Covid-19: Ryanair looks to scale up to nearly 1,000 flights per day from July

By Luke Barras-hill |

Ryanair_bagpolicy18Low-cost carrier Ryanair will restore 40% of its existing flight network from 1 July, subject to constraints.

Ryanair has been operating a pared-back schedule of 30 flights per day between the UK, Ireland and Europe since mid-March when the coronavirus (Covid-19) took hold in Europe, severely impairing flight rosters.

In an announcement, the airline says the return of services from most of its 80 bases across Europe would bump up route operations to 90% of  its pre-Covid-19 services.

There will be fewer daily and weekly frequencies on trunk routes, as Ryanair aims at spreading its services widely at first.

Resumption will rely on governments lifting restrictions on intra-EU flights and the implementation of strong public health measures at airports.


Ryanair Group CEO Michael O’Leary has told Sky News he expects flights to be 50-60% booked.


Eddie Wilson, CEO, Ryanair said: “After four months, it is time to get Europe flying again so we can reunite friends and families, allow people to return to work, and restart Europe’s tourism industry, which provides so many millions of jobs.

“It is important for our customers and our people that we return to some normal schedules from 1 July onwards. Now that Europe’s states are allowing some gradual return to normal life, we expect this will evolve over the coming weeks and months.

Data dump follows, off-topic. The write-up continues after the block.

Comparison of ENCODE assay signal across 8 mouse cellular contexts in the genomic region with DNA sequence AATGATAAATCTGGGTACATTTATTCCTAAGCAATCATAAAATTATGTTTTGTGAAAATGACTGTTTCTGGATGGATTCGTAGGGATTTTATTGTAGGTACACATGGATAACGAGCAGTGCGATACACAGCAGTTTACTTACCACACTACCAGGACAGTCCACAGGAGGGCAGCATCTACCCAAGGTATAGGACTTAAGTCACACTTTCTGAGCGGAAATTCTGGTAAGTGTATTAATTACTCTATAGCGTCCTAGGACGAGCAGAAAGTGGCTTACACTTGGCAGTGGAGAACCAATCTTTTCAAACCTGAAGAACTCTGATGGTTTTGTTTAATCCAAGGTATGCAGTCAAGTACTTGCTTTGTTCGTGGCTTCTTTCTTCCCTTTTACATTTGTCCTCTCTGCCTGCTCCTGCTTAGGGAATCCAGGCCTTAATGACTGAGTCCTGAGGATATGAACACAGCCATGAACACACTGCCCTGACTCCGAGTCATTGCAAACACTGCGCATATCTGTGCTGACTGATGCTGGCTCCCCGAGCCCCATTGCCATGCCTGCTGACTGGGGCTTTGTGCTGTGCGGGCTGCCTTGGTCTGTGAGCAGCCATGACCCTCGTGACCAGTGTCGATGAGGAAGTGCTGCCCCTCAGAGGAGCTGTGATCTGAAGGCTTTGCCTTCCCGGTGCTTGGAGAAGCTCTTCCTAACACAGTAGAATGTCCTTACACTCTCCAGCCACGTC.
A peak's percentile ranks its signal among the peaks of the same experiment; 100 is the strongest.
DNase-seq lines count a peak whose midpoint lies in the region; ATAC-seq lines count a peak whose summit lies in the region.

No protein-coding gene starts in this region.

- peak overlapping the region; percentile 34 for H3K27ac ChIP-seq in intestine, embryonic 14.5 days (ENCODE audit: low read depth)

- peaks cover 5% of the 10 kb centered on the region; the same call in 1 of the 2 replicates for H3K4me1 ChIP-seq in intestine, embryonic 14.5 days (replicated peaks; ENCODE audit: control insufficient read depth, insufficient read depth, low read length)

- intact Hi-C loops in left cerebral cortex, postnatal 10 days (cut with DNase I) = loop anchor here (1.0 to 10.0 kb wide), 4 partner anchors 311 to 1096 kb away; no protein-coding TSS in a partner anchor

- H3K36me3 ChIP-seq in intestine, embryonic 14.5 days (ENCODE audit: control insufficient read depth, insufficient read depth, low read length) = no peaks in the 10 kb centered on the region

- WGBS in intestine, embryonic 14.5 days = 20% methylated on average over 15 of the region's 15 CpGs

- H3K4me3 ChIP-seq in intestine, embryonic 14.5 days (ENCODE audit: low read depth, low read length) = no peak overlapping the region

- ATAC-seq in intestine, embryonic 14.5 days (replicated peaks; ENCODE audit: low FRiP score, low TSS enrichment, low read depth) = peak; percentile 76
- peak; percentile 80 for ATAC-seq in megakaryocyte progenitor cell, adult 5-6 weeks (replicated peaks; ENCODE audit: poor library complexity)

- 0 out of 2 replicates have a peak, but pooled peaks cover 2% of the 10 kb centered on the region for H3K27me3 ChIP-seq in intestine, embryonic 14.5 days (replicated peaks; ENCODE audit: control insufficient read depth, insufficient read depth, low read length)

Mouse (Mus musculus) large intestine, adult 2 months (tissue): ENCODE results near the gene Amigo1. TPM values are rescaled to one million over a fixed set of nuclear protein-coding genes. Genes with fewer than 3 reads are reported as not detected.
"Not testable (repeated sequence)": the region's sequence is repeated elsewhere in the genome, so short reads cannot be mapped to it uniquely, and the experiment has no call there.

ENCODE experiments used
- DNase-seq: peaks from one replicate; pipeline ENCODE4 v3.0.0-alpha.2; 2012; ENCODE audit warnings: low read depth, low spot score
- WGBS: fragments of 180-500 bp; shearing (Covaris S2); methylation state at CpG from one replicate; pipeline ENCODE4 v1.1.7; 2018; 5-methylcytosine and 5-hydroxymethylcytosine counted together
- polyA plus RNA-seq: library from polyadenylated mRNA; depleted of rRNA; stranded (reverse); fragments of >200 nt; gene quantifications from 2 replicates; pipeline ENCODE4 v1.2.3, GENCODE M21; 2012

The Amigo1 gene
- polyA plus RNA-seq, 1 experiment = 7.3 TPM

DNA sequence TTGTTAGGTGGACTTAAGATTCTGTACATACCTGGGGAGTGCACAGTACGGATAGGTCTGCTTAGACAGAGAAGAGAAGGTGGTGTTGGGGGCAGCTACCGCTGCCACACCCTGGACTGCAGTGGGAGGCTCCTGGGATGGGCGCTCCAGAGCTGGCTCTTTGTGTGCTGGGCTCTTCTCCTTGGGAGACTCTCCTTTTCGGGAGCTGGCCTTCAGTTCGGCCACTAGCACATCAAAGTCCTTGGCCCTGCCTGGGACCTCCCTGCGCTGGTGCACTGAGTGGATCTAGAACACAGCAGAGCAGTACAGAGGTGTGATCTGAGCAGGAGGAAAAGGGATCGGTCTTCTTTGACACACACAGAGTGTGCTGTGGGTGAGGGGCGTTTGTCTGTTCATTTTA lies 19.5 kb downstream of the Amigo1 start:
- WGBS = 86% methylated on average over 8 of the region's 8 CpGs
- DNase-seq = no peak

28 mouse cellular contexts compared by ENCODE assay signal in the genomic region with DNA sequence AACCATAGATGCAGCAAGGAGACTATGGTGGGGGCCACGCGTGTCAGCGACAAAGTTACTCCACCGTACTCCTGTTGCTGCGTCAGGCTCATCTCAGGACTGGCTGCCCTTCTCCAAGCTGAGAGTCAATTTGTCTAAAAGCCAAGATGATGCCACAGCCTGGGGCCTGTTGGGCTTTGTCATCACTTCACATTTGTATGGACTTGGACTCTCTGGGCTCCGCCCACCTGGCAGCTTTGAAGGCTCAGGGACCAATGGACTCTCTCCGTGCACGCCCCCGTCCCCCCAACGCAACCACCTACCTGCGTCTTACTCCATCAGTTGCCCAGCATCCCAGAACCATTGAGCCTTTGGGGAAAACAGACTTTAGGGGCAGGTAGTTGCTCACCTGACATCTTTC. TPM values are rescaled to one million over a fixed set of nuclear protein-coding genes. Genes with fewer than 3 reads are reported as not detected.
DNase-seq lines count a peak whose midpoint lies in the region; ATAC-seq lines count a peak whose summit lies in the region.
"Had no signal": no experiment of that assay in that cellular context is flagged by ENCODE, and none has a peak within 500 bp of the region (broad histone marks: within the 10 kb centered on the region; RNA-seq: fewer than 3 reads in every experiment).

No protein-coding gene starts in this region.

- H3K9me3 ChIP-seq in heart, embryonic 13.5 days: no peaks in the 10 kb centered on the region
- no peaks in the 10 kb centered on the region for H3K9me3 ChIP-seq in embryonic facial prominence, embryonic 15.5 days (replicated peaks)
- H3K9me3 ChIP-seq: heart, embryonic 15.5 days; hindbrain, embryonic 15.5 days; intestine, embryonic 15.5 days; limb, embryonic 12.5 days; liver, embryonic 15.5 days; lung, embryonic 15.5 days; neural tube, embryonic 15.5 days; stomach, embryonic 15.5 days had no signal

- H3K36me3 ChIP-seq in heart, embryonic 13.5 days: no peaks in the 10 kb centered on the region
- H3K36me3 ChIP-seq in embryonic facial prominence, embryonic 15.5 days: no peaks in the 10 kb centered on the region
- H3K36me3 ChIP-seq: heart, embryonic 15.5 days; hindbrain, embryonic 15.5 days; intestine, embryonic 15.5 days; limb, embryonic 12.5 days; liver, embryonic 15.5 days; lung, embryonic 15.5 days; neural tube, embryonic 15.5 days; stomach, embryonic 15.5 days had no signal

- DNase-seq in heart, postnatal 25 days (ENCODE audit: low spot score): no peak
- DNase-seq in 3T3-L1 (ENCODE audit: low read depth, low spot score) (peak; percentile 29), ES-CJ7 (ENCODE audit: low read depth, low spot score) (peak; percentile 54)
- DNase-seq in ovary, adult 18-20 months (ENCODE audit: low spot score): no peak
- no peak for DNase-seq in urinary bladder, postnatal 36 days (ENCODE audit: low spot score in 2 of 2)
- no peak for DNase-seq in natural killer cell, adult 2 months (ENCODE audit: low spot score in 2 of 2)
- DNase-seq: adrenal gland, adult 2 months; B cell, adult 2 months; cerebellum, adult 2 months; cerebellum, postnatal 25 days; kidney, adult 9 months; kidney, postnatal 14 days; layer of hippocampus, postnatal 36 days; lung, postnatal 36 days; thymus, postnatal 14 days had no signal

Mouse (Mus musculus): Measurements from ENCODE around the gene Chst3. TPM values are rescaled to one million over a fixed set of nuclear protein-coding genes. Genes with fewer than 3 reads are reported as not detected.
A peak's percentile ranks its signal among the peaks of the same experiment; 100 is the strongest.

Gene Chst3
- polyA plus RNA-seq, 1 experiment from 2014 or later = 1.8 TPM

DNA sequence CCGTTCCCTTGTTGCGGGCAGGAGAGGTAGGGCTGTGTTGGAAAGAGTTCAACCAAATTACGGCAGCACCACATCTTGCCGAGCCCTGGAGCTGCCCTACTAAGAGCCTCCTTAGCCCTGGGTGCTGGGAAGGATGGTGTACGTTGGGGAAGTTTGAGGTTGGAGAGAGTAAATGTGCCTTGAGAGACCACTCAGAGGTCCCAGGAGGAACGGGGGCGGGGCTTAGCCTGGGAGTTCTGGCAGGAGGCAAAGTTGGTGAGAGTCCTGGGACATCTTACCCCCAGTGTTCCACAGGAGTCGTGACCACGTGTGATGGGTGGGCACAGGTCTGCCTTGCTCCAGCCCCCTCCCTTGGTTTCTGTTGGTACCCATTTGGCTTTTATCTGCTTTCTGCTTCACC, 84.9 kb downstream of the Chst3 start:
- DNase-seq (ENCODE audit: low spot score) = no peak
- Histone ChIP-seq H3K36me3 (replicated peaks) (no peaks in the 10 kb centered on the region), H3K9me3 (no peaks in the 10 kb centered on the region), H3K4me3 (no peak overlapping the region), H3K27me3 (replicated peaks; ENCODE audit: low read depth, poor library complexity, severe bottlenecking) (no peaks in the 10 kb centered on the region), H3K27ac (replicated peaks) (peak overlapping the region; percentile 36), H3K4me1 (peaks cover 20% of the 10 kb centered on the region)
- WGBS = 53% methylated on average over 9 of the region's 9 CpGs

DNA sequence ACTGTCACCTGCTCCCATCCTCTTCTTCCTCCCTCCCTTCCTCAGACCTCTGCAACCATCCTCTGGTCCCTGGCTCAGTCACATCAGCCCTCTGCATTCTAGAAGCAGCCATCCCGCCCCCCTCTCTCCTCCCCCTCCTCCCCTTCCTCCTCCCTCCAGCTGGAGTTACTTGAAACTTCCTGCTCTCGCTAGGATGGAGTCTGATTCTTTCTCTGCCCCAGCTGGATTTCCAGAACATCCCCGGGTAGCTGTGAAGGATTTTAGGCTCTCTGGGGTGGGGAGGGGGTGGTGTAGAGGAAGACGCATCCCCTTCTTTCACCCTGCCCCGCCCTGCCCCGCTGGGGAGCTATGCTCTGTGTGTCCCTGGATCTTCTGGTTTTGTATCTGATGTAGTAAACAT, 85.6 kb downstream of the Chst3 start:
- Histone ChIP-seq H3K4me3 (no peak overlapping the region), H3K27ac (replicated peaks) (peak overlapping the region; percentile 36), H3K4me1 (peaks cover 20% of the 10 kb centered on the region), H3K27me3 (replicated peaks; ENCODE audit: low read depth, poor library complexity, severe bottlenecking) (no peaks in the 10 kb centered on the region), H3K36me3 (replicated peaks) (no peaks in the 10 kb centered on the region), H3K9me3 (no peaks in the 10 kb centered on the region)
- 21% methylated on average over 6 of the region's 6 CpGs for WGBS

“With more than six weeks to go to 1st July, Ryanair believes this is the most practical date to resume normal flight schedules […] and allow those tourism-based economies such as Spain, Portugal, Italy, Greece, France and others, to recover what is left of this year’s tourism season.”

To facilitate the process, Ryanair says it will align closely with public health authorities to ensure flights comply, where possible, with effective measures to deter the spread of infection.

It has produced a video encouraging passengers to observe health measures when travelling, including checking-in online, carrying fewer bags, downloading boarding passes to smartphones, undergoing temperature checks at airports, practising social distancing and good hygiene, and wearing face masks or coverings at all times in the terminals and onboard.

Ryanair says all its aircraft are equipped with HEPA air filters and all interior surfaces are disinfected daily.

Onboard, cabin crew will wear face masks and coverings and operate a limited inflight service with no cash sales.

All passengers flying in July and August will be obliged to complete at check-in information on their planned trip, which will be provided to EU governments to assist with isolation regulations.


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